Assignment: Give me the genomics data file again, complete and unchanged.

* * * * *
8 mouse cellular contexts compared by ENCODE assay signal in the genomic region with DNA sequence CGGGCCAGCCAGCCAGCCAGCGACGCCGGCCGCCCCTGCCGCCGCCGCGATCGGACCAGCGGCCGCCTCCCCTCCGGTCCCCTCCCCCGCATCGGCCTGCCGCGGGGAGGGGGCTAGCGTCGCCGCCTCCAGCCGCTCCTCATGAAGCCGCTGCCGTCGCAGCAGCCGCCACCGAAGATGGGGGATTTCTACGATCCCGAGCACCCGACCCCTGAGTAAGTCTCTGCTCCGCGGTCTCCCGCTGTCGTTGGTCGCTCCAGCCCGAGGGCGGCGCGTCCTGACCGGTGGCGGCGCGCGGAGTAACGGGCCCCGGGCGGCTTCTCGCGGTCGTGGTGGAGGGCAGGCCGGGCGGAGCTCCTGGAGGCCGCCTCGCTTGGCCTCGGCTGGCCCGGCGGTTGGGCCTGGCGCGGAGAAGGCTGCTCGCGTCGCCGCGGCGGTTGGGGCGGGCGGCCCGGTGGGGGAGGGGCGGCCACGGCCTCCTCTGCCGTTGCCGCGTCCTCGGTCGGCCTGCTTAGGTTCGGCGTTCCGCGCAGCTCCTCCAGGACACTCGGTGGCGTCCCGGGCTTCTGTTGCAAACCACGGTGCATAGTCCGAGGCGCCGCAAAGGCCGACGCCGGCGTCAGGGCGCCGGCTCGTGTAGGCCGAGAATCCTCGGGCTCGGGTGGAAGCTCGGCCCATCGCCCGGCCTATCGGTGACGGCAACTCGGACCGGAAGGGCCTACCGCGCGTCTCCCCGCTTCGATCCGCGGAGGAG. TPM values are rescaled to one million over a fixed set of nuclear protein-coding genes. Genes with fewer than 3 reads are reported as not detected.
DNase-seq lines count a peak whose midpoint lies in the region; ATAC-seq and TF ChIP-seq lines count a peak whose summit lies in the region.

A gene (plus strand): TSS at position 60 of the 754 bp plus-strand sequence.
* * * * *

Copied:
8 mouse cellular contexts compared by ENCODE assay signal in the genomic region with DNA sequence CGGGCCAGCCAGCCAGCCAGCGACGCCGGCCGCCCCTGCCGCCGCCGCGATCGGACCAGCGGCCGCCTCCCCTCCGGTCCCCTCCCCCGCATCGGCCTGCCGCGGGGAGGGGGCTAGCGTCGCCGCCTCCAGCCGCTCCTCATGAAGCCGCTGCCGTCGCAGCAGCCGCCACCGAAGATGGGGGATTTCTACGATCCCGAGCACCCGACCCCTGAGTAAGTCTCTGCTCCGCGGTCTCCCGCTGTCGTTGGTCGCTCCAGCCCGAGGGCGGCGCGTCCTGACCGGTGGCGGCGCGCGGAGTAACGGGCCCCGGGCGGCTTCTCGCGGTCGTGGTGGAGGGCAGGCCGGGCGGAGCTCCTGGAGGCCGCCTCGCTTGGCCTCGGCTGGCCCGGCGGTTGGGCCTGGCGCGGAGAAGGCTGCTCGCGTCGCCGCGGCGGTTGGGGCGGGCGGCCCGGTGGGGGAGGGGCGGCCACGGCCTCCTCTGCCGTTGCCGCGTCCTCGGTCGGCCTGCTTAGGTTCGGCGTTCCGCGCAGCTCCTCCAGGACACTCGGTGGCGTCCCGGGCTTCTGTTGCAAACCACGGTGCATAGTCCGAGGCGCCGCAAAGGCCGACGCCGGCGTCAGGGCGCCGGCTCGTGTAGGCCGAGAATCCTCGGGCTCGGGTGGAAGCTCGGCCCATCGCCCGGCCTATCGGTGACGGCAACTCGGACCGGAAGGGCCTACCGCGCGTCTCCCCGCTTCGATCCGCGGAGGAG. TPM values are rescaled to one million over a fixed set of nuclear protein-coding genes. Genes with fewer than 3 reads are reported as not detected.
DNase-seq lines count a peak whose midpoint lies in the region; ATAC-seq and TF ChIP-seq lines count a peak whose summit lies in the region.

A gene (plus strand): TSS at position 60 of the 754 bp plus-strand sequence.